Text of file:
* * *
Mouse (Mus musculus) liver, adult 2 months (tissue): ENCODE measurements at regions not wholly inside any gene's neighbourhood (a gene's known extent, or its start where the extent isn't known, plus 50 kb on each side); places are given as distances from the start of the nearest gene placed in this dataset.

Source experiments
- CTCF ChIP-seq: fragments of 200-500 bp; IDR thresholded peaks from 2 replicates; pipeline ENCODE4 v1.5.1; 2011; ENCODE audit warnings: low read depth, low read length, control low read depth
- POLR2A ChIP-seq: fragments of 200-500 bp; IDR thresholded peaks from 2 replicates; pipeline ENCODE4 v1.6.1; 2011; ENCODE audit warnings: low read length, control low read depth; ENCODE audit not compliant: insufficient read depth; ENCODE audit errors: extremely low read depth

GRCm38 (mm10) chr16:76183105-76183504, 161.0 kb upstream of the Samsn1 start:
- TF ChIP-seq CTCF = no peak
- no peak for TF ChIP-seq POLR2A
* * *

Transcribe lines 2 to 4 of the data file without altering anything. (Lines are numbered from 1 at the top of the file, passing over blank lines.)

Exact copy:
Source experiments
- CTCF ChIP-seq: fragments of 200-500 bp; IDR thresholded peaks from 2 replicates; pipeline ENCODE4 v1.5.1; 2011; ENCODE audit warnings: low read depth, low read length, control low read depth
- POLR2A ChIP-seq: fragments of 200-500 bp; IDR thresholded peaks from 2 replicates; pipeline ENCODE4 v1.6.1; 2011; ENCODE audit warnings: low read length, control low read depth; ENCODE audit not compliant: insufficient read depth; ENCODE audit errors: extremely low read depth